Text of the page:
The Stranger Kind
It is something to find them —
those who still look and see good.
Good black soil for our stranger seeds.
Erosion is inevitable,
but no negative force.
One sun comes and we are at odds with it.
Another sun shines on the beauty in its wake.
It is something to feel it —
how the wire lights bone and blood,
their hungry roots —
how we get hooked.
The uncomfortable predators.
The feast that can’t be forced.
One moon comes and we are taken with it.
Another shines on the beauty in its wake.
bluejays. an oriole. grebes. mallards. towhee. juvenile coopers hawk? field sparrow.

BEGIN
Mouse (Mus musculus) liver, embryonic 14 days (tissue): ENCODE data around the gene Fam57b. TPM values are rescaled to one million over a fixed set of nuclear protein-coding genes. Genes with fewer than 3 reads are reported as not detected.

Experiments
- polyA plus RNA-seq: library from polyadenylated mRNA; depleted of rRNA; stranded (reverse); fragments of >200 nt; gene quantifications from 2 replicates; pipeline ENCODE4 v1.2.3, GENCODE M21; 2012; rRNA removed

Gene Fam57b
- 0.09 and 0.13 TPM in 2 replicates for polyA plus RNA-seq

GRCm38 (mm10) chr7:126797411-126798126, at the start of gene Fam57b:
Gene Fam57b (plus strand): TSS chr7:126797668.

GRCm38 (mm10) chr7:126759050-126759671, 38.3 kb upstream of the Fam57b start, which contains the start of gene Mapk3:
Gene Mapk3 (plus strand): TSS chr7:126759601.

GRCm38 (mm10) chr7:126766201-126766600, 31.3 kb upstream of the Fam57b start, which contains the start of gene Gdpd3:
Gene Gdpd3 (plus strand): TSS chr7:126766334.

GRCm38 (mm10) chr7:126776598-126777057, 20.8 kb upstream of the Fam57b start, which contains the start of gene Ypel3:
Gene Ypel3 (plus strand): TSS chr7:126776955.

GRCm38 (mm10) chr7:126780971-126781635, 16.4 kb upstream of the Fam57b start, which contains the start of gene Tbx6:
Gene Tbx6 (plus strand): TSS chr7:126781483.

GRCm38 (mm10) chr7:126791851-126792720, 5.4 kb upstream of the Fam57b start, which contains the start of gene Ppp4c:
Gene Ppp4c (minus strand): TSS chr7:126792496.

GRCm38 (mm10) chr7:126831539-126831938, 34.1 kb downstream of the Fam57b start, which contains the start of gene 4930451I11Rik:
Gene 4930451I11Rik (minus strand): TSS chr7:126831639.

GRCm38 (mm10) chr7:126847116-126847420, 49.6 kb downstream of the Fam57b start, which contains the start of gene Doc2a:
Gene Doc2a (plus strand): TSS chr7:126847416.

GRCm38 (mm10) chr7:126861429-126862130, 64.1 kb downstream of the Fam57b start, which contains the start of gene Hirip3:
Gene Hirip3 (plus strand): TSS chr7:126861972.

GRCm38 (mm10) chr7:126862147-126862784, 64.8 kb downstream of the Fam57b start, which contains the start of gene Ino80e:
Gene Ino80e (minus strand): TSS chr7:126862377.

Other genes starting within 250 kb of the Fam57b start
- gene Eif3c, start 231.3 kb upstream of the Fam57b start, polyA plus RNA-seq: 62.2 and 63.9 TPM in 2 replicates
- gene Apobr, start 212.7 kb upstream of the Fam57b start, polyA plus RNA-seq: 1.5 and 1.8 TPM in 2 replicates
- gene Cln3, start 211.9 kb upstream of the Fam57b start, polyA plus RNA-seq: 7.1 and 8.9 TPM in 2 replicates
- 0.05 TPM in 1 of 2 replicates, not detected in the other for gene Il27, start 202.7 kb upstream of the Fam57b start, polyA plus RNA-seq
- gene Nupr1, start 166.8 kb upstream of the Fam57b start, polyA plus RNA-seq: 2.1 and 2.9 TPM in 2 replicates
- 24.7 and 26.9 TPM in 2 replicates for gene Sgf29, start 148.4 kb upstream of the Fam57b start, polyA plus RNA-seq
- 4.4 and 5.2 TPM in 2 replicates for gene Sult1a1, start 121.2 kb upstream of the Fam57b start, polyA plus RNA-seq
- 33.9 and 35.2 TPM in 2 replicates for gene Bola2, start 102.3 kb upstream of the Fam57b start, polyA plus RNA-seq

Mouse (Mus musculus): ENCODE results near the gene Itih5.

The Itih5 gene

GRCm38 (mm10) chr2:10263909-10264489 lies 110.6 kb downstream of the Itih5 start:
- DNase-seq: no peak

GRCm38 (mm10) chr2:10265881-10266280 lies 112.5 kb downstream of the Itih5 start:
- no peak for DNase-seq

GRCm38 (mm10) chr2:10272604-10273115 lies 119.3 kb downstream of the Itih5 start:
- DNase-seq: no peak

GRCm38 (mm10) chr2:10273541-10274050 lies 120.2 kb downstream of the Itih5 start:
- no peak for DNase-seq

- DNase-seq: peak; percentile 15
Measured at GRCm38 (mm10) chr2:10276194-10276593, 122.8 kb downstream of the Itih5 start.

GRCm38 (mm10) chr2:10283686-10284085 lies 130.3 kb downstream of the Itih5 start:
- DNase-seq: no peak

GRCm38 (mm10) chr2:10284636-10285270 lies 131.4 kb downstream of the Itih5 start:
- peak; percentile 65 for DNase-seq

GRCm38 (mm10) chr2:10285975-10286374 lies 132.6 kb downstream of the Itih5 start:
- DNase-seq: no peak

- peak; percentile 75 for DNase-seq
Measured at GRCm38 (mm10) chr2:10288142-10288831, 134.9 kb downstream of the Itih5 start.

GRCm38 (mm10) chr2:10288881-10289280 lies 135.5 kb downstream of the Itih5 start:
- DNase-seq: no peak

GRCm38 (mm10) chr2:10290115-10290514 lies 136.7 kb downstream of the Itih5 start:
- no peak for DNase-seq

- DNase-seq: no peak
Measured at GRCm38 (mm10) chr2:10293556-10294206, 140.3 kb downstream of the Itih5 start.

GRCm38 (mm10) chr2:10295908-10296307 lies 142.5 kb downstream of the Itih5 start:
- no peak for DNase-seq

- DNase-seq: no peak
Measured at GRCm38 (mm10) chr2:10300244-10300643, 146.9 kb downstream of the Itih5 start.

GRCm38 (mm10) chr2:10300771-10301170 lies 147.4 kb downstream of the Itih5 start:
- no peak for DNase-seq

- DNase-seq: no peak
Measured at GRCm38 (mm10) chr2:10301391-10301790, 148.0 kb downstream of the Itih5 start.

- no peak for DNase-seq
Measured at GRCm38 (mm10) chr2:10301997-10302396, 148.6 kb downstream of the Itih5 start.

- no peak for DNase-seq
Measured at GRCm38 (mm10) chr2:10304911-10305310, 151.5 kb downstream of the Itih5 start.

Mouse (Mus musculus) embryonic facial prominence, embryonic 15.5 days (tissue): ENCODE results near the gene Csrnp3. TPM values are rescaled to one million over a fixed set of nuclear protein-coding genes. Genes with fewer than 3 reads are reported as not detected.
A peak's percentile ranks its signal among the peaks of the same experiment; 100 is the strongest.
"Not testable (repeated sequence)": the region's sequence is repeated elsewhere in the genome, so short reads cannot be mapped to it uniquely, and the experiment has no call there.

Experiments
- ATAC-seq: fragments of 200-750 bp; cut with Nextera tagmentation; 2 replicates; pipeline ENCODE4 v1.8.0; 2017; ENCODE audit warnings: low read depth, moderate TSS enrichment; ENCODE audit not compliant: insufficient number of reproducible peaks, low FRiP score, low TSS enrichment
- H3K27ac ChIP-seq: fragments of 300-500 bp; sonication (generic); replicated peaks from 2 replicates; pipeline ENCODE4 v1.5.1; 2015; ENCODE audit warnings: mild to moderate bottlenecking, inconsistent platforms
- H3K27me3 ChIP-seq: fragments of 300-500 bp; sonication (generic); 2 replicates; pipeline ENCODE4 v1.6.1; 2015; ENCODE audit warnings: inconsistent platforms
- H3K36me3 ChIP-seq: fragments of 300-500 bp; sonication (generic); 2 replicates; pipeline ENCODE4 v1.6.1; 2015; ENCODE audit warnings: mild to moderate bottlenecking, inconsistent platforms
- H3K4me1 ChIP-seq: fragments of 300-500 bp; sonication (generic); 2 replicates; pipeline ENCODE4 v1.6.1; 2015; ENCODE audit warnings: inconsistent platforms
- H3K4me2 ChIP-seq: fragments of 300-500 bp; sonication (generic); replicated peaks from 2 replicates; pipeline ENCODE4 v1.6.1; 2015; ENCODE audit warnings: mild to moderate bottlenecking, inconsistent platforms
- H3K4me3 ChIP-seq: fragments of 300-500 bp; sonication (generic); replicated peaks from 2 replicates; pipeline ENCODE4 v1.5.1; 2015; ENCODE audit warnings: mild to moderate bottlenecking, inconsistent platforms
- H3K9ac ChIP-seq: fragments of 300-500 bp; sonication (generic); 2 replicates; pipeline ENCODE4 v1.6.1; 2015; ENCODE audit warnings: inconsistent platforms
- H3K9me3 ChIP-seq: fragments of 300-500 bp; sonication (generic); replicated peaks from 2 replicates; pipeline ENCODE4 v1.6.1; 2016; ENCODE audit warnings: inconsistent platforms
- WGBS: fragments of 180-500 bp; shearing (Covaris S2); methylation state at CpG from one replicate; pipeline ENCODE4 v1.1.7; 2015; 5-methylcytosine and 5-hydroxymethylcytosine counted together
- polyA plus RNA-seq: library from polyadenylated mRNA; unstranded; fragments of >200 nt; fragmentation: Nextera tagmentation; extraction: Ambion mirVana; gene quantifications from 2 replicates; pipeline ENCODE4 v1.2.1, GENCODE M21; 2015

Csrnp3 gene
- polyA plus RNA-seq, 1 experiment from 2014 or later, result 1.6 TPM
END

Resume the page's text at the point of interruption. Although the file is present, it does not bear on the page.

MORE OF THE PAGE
(myself to myself: if you want to walk into these dense weeds, you’re going to get wet.)
(myself back to myself: so what? you’ll dry.)
goldfinch in the thistle. bluebirds in the walnuts. dragonflies and dragonflies. more field sparrows. a catbird. fox sparrow. big bluestem flowering. smells sweet. 2 monarchs. field sparrows eating the raspberries, which are fading. not many sweet ones left. at the pond, a heron wades and turtles sunbathe. I scare some frogs. Swallowtail.
fieldnotes was written at the Marsh beginning Sept. 26, 2016 and ending near the same time in the following year, collected in memo books over the course of many rambling walks.
Beginning on Sept. 26, 2019, three years after the writing, fieldnotes will be published in its entirety, with posts appearing as the corresponding write-dates occur.
(at least to the best of my ability)